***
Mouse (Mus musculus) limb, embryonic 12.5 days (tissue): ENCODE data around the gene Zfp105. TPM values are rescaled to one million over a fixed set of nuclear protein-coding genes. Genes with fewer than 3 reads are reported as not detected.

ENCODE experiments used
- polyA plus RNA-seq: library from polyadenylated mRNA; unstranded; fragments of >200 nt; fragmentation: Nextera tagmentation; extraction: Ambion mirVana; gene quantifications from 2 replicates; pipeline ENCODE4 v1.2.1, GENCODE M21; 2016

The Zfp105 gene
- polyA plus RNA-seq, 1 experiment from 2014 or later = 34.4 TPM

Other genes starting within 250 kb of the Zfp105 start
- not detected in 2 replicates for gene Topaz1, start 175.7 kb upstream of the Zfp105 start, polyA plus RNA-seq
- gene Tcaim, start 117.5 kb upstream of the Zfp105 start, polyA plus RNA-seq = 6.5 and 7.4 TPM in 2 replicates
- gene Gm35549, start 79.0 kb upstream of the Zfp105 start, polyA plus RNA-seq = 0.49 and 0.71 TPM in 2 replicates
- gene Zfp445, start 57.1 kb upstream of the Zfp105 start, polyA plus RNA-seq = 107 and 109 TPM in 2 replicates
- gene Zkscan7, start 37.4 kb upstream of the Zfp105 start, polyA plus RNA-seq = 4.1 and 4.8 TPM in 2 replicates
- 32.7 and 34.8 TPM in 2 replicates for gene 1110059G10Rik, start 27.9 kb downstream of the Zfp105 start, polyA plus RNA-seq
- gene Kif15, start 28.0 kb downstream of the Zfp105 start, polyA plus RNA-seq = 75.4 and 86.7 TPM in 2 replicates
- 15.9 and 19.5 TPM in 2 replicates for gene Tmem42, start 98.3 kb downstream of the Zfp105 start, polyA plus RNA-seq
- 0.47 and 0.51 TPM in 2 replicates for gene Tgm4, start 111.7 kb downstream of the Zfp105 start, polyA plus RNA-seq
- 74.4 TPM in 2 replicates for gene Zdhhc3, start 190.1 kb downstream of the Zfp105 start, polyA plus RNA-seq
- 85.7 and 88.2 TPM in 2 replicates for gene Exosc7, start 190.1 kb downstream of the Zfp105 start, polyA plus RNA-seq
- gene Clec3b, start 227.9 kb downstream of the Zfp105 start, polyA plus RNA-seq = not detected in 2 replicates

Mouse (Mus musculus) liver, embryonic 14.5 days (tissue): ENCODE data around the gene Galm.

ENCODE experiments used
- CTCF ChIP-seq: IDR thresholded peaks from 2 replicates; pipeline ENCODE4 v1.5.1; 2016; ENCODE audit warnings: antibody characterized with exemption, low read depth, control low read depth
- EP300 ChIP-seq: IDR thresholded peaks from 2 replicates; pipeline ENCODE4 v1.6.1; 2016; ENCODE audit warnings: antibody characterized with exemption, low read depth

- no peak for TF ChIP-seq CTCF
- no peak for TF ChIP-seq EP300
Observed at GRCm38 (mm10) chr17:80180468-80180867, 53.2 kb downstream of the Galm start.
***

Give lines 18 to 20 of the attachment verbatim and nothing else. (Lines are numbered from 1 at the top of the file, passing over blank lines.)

- gene Clec3b, start 227.9 kb downstream of the Zfp105 start, polyA plus RNA-seq = not detected in 2 replicates

Mouse (Mus musculus) liver, embryonic 14.5 days (tissue): ENCODE data around the gene Galm.

ENCODE experiments used